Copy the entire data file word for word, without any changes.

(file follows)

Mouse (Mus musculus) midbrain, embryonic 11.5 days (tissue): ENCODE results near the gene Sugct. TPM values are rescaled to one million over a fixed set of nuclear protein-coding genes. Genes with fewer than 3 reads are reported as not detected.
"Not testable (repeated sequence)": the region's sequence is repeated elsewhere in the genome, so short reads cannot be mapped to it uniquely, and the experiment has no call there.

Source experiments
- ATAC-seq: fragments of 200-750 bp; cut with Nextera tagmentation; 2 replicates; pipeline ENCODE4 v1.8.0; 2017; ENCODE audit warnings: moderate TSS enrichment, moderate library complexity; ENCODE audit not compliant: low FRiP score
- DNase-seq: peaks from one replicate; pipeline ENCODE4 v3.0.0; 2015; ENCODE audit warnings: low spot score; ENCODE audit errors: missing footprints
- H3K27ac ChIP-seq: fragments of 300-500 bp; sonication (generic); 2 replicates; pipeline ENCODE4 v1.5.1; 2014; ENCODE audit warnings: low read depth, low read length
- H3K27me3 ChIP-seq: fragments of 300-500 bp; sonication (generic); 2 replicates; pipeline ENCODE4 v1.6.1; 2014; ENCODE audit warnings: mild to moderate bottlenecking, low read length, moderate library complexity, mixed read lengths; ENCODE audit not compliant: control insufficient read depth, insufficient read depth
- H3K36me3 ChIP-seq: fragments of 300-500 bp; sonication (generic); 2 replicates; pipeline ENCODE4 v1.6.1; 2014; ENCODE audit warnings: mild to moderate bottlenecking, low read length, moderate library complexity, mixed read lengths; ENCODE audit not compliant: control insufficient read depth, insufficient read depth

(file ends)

Mouse (Mus musculus) midbrain, embryonic 11.5 days (tissue): ENCODE results near the gene Sugct. TPM values are rescaled to one million over a fixed set of nuclear protein-coding genes. Genes with fewer than 3 reads are reported as not detected.
"Not testable (repeated sequence)": the region's sequence is repeated elsewhere in the genome, so short reads cannot be mapped to it uniquely, and the experiment has no call there.

Source experiments
- ATAC-seq: fragments of 200-750 bp; cut with Nextera tagmentation; 2 replicates; pipeline ENCODE4 v1.8.0; 2017; ENCODE audit warnings: moderate TSS enrichment, moderate library complexity; ENCODE audit not compliant: low FRiP score
- DNase-seq: peaks from one replicate; pipeline ENCODE4 v3.0.0; 2015; ENCODE audit warnings: low spot score; ENCODE audit errors: missing footprints
- H3K27ac ChIP-seq: fragments of 300-500 bp; sonication (generic); 2 replicates; pipeline ENCODE4 v1.5.1; 2014; ENCODE audit warnings: low read depth, low read length
- H3K27me3 ChIP-seq: fragments of 300-500 bp; sonication (generic); 2 replicates; pipeline ENCODE4 v1.6.1; 2014; ENCODE audit warnings: mild to moderate bottlenecking, low read length, moderate library complexity, mixed read lengths; ENCODE audit not compliant: control insufficient read depth, insufficient read depth
- H3K36me3 ChIP-seq: fragments of 300-500 bp; sonication (generic); 2 replicates; pipeline ENCODE4 v1.6.1; 2014; ENCODE audit warnings: mild to moderate bottlenecking, low read length, moderate library complexity, mixed read lengths; ENCODE audit not compliant: control insufficient read depth, insufficient read depth